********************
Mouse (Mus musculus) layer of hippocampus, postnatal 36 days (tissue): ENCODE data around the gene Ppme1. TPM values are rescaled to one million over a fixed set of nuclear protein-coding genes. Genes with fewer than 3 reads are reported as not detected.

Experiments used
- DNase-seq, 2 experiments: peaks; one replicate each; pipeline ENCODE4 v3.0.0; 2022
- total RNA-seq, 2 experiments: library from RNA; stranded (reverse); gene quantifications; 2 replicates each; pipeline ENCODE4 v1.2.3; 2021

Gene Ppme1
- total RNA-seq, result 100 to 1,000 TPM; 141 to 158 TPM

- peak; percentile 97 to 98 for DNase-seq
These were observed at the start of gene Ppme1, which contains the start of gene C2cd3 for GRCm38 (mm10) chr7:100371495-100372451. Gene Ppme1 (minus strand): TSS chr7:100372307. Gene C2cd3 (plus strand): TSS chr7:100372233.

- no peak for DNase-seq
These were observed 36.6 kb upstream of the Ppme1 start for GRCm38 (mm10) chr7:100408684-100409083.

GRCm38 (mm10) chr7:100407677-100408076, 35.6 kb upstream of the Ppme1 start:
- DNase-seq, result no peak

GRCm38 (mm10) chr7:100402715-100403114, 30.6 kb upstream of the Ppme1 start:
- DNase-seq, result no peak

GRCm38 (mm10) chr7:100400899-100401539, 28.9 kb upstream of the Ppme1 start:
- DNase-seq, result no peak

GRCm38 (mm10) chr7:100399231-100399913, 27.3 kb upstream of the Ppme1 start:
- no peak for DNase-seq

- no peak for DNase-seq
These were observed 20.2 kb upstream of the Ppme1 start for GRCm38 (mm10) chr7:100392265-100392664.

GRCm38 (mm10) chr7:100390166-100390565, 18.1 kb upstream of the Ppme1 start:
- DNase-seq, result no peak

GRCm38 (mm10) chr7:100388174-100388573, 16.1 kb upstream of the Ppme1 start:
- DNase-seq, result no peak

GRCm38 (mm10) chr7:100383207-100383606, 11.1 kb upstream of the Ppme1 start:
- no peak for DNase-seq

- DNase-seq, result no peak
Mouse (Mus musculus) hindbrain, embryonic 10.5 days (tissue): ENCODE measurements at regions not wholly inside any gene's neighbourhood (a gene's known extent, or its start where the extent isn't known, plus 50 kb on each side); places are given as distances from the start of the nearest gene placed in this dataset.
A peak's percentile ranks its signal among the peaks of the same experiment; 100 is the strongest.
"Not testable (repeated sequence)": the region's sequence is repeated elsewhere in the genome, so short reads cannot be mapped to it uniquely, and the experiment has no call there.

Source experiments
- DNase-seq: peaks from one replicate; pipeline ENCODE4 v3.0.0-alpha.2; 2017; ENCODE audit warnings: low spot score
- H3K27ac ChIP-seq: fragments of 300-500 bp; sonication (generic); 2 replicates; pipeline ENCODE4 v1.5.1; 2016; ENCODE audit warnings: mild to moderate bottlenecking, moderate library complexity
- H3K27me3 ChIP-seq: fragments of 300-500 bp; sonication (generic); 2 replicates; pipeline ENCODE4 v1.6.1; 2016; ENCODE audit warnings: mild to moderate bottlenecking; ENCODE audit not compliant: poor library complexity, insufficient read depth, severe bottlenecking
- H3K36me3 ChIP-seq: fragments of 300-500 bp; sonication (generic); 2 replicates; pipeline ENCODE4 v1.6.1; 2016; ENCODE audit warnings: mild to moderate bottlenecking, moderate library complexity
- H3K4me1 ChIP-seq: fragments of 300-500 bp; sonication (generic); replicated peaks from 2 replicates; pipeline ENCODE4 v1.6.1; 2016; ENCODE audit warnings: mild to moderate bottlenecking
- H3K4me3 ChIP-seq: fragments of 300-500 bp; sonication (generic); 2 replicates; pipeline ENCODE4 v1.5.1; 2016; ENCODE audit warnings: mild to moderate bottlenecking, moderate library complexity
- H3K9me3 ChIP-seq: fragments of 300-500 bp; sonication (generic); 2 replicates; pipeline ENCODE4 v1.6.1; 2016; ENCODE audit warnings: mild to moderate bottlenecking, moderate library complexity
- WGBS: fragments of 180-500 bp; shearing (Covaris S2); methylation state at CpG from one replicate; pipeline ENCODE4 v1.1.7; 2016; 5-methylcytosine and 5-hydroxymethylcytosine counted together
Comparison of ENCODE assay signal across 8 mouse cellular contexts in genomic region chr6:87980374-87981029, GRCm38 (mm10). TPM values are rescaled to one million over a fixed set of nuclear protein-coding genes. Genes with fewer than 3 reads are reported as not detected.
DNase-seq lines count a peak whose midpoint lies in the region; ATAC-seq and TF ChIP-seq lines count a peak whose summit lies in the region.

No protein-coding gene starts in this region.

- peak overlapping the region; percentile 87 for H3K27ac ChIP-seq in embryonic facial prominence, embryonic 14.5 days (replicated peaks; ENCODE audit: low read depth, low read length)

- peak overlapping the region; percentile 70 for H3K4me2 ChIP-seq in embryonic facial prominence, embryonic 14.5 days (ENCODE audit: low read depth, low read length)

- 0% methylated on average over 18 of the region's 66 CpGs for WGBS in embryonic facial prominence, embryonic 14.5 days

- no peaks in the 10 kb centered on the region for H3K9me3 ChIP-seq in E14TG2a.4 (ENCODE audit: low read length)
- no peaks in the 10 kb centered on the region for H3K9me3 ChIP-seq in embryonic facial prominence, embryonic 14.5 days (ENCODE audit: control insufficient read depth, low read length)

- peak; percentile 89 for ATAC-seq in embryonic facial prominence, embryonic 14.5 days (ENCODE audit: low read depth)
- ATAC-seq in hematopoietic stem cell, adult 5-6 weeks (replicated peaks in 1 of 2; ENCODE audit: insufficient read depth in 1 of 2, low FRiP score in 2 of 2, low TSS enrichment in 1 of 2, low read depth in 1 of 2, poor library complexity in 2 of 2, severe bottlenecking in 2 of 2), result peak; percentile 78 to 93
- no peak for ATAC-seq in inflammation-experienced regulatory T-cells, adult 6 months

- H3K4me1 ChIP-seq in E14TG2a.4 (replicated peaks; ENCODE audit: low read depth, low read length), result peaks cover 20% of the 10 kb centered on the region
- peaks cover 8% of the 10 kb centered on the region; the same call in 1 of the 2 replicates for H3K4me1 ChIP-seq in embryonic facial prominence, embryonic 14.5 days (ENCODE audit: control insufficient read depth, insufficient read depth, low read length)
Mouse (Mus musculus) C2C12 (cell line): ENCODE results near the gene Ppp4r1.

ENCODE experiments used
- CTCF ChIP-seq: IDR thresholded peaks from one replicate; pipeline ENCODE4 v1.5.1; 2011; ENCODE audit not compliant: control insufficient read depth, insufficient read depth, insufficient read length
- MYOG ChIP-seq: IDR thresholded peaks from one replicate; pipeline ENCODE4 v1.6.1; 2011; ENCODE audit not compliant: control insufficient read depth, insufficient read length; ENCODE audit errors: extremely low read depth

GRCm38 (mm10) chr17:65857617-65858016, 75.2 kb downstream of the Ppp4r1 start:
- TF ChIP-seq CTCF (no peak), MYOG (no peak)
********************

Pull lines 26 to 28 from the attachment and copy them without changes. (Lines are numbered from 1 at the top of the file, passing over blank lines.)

- no peak for DNase-seq

- DNase-seq, result no peak
Mouse (Mus musculus) hindbrain, embryonic 10.5 days (tissue): ENCODE measurements at regions not wholly inside any gene's neighbourhood (a gene's known extent, or its start where the extent isn't known, plus 50 kb on each side); places are given as distances from the start of the nearest gene placed in this dataset.